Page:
Computer code for bacteria
A so-called programming language for bacteria has been created that allows researchers to modify cells on a computer before creating them in the real world to perform specific tasks.
Scientists said that they hoped the technology could one day be used to create an array of different synthetic life, from bacteria that produce anti-cancer drugs when they see a tumour, to yeast cells that can switch fermentation on and off.
Just as the first computer programming languages enabled people to make programs perform tasks without understanding the intricacies of machine code, so the scientists from Massachusetts Institute of Technology in the US involved in this new DNA-based language say it makes creating and controlling bacteria far simpler.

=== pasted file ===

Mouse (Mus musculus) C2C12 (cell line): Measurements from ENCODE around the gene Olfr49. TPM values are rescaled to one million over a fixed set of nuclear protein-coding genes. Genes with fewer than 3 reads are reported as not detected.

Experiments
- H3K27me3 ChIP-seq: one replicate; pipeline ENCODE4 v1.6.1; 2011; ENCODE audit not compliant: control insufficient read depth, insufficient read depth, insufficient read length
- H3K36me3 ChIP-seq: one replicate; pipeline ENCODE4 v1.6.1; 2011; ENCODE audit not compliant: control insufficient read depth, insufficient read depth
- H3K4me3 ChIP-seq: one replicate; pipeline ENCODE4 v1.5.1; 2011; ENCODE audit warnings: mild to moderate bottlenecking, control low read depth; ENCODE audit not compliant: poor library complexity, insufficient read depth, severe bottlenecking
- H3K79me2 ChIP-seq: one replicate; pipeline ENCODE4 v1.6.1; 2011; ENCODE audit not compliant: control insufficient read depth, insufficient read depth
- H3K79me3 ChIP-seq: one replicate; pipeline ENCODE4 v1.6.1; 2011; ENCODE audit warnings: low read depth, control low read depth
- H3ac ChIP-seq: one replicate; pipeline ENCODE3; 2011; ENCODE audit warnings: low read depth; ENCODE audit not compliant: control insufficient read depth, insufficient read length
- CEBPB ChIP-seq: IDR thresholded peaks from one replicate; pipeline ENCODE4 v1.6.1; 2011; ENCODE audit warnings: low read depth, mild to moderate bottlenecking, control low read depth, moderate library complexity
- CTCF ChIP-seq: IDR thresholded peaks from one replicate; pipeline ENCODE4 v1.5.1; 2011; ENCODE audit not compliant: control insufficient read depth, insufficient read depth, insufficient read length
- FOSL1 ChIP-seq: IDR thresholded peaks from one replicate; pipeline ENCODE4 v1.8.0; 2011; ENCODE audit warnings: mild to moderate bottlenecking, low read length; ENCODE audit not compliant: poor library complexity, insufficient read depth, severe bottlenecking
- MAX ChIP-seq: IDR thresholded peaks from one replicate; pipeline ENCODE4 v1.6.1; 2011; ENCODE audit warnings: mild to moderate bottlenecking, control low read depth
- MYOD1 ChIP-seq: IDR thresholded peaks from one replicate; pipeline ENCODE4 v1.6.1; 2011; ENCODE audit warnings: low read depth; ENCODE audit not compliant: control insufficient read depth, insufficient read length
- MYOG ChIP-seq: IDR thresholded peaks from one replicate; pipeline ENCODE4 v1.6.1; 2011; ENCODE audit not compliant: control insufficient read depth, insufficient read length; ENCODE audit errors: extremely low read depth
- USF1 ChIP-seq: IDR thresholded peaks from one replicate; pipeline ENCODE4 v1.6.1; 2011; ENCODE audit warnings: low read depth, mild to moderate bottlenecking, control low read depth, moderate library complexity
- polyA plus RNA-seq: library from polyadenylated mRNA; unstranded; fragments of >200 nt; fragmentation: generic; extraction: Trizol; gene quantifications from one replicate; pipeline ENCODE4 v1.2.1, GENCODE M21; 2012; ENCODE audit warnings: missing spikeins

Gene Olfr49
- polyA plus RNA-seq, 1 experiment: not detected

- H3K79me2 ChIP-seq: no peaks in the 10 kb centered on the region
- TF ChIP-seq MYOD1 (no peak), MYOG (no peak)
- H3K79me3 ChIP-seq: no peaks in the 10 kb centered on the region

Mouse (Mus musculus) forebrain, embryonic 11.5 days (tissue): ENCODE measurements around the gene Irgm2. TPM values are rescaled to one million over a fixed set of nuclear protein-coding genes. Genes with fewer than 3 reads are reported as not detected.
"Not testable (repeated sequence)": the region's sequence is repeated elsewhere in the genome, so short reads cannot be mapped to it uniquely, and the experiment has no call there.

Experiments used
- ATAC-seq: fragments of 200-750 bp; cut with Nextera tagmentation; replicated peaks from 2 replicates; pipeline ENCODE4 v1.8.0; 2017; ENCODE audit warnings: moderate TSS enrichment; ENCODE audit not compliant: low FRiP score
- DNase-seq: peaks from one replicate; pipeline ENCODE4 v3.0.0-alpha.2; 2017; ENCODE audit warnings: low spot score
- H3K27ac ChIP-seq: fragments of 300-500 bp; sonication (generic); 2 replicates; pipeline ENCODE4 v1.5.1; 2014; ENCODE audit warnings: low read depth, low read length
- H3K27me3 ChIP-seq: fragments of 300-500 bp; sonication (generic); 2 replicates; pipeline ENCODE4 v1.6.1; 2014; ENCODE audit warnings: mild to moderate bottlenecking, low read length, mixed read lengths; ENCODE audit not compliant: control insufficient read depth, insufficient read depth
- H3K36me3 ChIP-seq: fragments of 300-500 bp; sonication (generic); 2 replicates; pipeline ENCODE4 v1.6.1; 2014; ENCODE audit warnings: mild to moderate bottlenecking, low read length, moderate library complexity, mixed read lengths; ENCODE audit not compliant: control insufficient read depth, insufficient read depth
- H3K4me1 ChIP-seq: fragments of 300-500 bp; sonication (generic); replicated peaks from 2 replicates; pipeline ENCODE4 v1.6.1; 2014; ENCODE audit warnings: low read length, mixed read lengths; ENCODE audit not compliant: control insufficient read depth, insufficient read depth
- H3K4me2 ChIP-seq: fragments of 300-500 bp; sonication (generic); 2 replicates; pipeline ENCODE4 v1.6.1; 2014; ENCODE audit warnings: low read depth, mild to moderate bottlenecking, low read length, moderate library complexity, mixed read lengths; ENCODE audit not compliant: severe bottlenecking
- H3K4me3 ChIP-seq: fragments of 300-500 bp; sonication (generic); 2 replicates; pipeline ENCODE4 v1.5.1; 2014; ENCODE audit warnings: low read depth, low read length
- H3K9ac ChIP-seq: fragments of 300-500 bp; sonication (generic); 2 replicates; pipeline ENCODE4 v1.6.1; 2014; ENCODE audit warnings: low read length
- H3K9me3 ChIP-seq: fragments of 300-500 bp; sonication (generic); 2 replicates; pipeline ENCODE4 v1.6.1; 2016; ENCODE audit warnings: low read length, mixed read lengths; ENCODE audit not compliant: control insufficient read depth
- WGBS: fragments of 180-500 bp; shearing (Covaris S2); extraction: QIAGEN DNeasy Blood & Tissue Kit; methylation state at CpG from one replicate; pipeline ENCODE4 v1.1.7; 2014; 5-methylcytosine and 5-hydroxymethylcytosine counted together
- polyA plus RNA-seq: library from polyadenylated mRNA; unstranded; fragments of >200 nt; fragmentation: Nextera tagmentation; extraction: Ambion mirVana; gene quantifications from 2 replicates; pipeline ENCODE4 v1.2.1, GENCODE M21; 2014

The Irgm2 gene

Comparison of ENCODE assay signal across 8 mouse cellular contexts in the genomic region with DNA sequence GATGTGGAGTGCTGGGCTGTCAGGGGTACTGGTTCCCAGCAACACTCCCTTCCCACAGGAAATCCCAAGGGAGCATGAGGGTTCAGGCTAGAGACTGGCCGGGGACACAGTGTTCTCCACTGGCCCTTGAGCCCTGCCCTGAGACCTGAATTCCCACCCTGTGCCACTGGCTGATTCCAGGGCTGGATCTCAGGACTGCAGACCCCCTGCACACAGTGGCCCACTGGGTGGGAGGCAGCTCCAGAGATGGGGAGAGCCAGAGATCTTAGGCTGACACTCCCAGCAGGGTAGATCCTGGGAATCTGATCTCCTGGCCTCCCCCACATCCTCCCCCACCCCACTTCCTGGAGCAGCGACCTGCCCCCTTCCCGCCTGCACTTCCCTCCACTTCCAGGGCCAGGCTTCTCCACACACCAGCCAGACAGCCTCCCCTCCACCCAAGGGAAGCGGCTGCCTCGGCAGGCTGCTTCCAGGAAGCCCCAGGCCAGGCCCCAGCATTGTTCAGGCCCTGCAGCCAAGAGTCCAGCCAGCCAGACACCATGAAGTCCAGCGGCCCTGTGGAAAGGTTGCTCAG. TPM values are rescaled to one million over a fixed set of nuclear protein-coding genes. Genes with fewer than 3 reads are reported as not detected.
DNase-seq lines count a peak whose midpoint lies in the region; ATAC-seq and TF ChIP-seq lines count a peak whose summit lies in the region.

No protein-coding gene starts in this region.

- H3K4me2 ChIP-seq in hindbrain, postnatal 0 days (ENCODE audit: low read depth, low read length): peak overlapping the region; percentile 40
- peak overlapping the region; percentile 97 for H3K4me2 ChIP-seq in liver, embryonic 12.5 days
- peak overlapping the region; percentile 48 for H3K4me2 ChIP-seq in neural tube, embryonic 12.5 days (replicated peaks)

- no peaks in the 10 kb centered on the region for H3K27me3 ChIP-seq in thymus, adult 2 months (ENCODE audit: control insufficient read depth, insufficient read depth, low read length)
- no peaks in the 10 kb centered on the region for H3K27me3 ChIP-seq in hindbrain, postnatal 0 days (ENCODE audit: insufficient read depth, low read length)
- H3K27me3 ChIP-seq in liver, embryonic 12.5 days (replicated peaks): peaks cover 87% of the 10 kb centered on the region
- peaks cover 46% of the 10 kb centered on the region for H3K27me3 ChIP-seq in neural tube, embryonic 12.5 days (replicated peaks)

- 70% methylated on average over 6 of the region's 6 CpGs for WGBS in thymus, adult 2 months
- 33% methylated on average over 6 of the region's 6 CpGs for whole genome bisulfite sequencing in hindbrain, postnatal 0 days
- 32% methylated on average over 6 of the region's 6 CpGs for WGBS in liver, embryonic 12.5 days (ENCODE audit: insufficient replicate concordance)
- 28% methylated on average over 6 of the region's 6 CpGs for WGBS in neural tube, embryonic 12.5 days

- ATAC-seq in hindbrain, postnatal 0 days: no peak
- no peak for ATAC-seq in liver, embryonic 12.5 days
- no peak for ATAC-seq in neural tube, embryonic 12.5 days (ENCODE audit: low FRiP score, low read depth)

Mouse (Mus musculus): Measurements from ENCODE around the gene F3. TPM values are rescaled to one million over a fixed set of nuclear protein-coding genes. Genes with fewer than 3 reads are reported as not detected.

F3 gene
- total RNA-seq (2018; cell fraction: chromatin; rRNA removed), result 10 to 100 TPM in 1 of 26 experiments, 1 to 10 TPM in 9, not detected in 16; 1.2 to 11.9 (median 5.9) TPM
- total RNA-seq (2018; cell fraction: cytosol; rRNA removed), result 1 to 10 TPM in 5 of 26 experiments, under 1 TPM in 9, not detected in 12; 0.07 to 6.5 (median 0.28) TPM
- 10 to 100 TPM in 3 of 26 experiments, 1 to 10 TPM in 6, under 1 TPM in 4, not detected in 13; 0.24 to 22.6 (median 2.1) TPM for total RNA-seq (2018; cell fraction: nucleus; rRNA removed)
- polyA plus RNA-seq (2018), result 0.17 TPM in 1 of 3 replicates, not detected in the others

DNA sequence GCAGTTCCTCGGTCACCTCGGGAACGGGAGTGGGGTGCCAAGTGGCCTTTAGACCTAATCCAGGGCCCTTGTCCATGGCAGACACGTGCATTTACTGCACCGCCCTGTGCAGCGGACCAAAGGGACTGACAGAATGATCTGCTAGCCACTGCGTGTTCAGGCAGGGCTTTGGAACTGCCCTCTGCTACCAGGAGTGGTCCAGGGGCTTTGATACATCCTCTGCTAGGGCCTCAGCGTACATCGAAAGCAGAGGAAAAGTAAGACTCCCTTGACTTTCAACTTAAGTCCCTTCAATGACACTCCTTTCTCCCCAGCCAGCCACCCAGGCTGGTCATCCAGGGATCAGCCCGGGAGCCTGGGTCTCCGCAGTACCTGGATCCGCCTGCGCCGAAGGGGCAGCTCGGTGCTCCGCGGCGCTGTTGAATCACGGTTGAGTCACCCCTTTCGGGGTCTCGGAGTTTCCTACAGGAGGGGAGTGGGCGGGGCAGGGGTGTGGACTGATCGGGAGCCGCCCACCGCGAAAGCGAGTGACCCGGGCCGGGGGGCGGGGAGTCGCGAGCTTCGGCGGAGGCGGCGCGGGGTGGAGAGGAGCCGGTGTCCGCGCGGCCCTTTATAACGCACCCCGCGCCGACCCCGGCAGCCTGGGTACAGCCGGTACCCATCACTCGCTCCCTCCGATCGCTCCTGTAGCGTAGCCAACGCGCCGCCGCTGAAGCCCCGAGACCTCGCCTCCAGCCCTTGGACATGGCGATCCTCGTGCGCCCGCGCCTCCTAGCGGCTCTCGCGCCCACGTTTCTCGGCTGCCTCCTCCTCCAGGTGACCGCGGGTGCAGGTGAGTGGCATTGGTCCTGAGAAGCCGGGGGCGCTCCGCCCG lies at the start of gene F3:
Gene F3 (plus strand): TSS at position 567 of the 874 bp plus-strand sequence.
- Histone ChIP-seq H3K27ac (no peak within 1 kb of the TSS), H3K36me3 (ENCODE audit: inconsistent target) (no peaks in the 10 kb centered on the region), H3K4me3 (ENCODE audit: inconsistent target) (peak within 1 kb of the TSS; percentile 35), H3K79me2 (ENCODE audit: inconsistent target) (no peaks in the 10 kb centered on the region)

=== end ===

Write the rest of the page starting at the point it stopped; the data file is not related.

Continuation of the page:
“It is literally a programming language for bacteria,” Christopher Voigt, a professor of biological engineering, said of his research in the journal Science. “You use a text-based language, just like you’re programming a computer. Then you take that text and you compile it and it turns it into a DNA sequence that you put into the cell, and the circuit runs inside the cell.”